I’m hooked on bonito broths at the moment.
Bonito flakes are dried, fermented, and smoked skipjack tuna and they make a delicious and nutricuoius Japanese broth that tastes great with black bean noodles and plenty of ginger. The tuna is first boiled, deboned, smoked and then covered with mould to draw out moisture and break down fats. It’s left to ferment for 6 months and what remains is merely 1/6th of it’s original size and very light. The fish is shaven into paper thin slithers and used for bonito stocks or dashi, amongst other things.
Last year whilst visiting Leminton Spa we stumbled upon this great little Japanese restaurant called Auradaze. The reviews all said great food – but but acward management. When we walked in, all 12 seats were filled and there was no chance of a meal for us. We reserved two chairs at the bar for the following evening and we were not disappointed. The Mancunian father and son team treated us so well and kept sliding us little taste dishes in-between courses. They told stories of rude customers and how they asked everyone that came through the door to turn their phones off. If people didn’t they were politely asked to leave. Some people were upset by this. I think it’s great! We stayed long after closing listening to stories of Dazt’s 20 years training as a chef in Japan. I bought lots of Japanese ingredients from their larder, some of which I had never tried before. Kombu (dried Japanese kelp) for stocks. Dried Bonito flakes. Salted cherry blossoms.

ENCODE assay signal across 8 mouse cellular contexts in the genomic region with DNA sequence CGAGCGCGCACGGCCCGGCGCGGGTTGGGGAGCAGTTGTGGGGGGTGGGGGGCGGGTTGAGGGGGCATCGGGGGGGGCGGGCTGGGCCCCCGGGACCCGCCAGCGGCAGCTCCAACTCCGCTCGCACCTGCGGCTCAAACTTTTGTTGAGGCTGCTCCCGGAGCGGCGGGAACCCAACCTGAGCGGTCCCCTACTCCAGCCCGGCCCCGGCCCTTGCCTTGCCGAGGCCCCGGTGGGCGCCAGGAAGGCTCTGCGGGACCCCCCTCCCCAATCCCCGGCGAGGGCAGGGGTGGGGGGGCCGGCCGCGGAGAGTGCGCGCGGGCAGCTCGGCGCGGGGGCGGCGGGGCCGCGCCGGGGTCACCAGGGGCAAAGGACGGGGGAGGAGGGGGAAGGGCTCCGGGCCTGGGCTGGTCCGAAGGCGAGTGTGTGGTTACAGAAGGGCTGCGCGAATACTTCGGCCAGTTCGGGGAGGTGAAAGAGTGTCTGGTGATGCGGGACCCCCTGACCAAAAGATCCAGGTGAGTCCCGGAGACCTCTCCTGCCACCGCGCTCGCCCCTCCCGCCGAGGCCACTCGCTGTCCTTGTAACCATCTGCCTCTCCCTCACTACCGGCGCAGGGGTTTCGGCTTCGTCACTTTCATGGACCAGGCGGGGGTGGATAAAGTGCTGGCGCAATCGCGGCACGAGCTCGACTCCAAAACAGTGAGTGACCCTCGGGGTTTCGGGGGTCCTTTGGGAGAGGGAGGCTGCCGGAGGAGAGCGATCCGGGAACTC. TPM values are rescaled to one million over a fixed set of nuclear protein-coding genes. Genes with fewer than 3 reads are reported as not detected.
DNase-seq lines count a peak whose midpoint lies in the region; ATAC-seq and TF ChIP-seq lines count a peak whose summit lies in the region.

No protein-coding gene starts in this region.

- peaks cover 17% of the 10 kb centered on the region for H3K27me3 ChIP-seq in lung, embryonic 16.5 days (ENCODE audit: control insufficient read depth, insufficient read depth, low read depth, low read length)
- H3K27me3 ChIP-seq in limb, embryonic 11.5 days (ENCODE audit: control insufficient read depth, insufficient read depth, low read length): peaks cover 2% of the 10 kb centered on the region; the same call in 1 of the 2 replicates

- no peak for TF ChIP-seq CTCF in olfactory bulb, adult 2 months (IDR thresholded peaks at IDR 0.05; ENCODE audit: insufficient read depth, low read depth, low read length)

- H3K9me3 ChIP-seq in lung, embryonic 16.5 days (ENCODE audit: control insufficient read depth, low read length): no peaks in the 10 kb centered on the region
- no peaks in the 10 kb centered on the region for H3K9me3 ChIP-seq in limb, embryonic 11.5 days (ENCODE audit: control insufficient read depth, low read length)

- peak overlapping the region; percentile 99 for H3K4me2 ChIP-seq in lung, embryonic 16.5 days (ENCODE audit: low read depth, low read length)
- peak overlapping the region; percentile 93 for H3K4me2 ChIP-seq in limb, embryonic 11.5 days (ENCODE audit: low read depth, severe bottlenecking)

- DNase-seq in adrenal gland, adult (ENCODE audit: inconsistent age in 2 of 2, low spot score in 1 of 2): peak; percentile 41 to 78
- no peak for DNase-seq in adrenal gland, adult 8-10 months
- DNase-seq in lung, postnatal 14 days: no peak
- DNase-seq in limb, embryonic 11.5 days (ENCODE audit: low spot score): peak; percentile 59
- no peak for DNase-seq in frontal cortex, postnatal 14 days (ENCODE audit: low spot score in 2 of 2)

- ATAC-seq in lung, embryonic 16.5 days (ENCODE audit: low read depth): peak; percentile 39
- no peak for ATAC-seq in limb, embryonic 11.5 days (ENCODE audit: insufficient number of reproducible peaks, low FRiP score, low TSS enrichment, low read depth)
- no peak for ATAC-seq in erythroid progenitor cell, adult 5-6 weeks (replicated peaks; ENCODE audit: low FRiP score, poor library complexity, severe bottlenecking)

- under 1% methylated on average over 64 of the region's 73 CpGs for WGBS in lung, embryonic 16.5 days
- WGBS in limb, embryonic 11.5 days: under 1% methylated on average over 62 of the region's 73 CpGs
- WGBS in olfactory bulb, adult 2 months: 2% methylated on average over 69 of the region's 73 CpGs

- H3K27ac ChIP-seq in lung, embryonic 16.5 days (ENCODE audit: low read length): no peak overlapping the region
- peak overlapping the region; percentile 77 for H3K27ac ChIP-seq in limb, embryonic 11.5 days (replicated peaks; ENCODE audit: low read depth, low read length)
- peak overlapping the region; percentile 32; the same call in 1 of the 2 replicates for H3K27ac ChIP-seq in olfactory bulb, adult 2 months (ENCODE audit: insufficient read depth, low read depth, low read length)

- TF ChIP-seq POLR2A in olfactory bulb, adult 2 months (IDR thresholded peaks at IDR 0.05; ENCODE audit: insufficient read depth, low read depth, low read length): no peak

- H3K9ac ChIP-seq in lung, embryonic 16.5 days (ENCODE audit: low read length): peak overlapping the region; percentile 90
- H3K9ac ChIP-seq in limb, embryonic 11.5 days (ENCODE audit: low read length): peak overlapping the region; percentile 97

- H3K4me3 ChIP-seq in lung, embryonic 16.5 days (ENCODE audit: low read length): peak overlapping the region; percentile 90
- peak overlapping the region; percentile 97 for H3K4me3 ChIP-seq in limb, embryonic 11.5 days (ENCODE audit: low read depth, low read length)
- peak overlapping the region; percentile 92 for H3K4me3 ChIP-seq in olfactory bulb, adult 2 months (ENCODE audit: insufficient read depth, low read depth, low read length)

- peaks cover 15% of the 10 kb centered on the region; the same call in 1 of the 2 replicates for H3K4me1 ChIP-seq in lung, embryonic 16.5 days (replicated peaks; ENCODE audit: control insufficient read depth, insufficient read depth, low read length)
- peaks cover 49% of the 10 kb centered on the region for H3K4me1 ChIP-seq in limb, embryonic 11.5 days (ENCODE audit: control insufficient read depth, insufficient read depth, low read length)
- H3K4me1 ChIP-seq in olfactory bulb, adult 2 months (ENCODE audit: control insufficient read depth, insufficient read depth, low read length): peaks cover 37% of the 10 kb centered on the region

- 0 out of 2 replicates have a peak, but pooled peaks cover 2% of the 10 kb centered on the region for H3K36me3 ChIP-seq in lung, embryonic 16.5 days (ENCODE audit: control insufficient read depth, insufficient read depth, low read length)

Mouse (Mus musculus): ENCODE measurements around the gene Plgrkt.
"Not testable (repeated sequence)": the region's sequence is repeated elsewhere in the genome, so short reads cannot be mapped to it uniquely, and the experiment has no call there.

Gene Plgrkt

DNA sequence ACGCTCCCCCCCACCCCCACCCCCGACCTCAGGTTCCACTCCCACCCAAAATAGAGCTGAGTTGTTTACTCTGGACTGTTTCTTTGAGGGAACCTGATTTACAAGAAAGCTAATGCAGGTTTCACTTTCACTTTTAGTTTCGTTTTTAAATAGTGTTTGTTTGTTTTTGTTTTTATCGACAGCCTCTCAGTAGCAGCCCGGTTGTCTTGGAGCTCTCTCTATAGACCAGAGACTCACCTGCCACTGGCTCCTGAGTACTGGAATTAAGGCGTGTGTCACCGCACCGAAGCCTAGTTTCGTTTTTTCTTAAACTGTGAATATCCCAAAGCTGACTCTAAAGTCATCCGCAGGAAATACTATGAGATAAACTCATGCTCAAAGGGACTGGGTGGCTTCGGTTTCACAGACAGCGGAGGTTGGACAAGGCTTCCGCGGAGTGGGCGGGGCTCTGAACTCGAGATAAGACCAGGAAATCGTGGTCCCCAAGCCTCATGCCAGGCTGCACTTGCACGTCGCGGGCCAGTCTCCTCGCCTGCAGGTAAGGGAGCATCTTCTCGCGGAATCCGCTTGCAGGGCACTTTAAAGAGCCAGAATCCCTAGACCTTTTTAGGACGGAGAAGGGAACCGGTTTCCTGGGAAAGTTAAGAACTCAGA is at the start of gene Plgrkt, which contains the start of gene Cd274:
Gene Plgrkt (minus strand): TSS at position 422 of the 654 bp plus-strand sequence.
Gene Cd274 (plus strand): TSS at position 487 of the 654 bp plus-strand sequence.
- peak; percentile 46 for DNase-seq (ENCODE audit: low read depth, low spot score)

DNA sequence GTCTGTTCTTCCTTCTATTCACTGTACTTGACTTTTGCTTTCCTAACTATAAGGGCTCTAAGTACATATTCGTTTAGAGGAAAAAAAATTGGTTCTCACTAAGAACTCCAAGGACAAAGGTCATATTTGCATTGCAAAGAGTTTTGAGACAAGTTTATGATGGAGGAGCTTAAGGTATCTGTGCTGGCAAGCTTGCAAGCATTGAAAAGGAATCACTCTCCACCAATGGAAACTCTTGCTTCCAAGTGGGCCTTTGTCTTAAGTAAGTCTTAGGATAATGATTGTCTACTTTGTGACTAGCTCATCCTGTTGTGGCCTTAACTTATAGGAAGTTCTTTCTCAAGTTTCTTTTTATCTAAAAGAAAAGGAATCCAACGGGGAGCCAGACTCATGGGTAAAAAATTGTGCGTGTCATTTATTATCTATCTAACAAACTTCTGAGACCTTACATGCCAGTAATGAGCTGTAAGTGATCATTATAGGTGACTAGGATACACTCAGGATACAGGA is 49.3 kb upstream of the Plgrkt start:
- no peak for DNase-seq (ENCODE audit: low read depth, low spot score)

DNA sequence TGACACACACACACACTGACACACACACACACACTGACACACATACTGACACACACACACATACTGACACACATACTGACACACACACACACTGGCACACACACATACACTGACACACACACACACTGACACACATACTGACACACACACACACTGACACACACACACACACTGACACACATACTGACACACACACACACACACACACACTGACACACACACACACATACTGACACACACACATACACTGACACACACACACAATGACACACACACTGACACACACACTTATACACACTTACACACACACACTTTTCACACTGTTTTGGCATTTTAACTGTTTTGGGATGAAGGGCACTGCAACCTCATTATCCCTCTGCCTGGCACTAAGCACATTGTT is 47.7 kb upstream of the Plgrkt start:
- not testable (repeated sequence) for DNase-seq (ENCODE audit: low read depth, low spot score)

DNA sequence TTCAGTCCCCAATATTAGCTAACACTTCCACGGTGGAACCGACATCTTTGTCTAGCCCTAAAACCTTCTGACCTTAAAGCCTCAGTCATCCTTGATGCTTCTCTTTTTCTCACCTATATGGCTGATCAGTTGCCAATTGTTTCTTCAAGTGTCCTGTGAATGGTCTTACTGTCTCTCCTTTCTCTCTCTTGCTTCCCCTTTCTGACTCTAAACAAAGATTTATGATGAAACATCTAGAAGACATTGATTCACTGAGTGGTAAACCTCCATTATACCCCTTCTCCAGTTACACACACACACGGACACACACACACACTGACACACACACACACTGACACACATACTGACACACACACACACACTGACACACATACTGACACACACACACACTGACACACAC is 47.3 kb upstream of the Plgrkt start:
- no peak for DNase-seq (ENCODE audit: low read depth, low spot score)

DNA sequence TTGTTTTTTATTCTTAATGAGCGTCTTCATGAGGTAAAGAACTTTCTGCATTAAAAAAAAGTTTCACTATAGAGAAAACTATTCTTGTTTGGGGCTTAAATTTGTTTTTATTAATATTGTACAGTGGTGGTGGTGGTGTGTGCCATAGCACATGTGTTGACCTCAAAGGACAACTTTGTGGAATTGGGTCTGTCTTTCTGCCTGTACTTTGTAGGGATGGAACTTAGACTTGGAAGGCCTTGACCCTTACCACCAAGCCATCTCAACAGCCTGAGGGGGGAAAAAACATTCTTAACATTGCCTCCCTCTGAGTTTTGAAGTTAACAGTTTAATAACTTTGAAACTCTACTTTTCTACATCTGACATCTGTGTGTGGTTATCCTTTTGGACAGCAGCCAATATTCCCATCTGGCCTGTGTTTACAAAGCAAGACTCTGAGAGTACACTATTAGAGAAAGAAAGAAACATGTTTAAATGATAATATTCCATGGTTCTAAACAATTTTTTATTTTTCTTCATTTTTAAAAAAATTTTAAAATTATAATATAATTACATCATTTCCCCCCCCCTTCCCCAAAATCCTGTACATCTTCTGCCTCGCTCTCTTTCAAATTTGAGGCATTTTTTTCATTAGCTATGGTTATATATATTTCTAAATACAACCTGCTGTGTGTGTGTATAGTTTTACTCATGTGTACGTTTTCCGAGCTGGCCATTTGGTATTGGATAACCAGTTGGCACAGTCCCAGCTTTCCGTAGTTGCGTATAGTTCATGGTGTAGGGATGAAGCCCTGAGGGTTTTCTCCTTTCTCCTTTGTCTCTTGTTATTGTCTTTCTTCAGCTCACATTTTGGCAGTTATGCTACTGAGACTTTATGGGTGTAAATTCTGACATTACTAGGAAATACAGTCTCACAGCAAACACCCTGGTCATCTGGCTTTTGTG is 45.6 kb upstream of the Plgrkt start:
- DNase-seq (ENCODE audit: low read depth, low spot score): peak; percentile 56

Since then I have been making fish broths, or dashi stocks, using the dried bonito flakes and the kombu. If the kombu is over heated is can produce a bitter taste. I gently simmer the kelp in water, ginger and chicken stock for about 10 minutes before putting the bonito flakes in. When the flakes have sunk to the bottom you can strain and you will have a beautiful clear broth but often I’m to hungry to strain. Kombu is mineral rich, packed with calcium, magnesium, potassium, iron and iodine. I often add some Atlantic dulce as well because I like the salty sea flavour and I know it’s good for you. It’s high in vitamins A, C, E, B-6 and B-12, minerals including calcium, iodine and magnesium, as well as protein and fiber.
It’s so quick and delicious, it’s great on it’s own or as a warming broth with added noodles and fish or can be used as a stock to flavour other dishes.
- for the bonito broth:
- bonito flakes
- chicken stock
- black bean noodles
- pickled ginger and carrots on top